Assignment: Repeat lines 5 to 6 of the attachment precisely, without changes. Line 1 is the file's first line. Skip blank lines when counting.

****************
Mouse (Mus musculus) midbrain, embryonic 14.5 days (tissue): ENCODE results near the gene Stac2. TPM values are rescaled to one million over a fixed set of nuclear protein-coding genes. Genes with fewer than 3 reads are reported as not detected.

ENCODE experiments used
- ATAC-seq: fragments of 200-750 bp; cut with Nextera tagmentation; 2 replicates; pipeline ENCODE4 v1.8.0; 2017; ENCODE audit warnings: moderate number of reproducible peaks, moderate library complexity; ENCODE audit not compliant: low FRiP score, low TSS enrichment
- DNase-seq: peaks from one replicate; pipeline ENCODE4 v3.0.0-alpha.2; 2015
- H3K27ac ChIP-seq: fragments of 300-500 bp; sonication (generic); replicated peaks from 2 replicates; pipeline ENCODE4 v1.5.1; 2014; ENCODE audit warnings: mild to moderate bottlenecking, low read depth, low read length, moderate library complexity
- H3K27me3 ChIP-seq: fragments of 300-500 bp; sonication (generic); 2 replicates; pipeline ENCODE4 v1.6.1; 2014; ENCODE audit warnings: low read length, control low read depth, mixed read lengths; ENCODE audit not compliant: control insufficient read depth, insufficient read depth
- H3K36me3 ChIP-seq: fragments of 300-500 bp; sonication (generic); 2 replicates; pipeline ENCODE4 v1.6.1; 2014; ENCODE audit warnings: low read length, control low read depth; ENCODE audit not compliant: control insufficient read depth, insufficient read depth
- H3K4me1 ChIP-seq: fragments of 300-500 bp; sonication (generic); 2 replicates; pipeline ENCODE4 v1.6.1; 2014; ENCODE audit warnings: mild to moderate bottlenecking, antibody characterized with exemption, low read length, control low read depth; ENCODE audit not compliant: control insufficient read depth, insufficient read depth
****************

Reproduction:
- H3K27ac ChIP-seq: fragments of 300-500 bp; sonication (generic); replicated peaks from 2 replicates; pipeline ENCODE4 v1.5.1; 2014; ENCODE audit warnings: mild to moderate bottlenecking, low read depth, low read length, moderate library complexity
- H3K27me3 ChIP-seq: fragments of 300-500 bp; sonication (generic); 2 replicates; pipeline ENCODE4 v1.6.1; 2014; ENCODE audit warnings: low read length, control low read depth, mixed read lengths; ENCODE audit not compliant: control insufficient read depth, insufficient read depth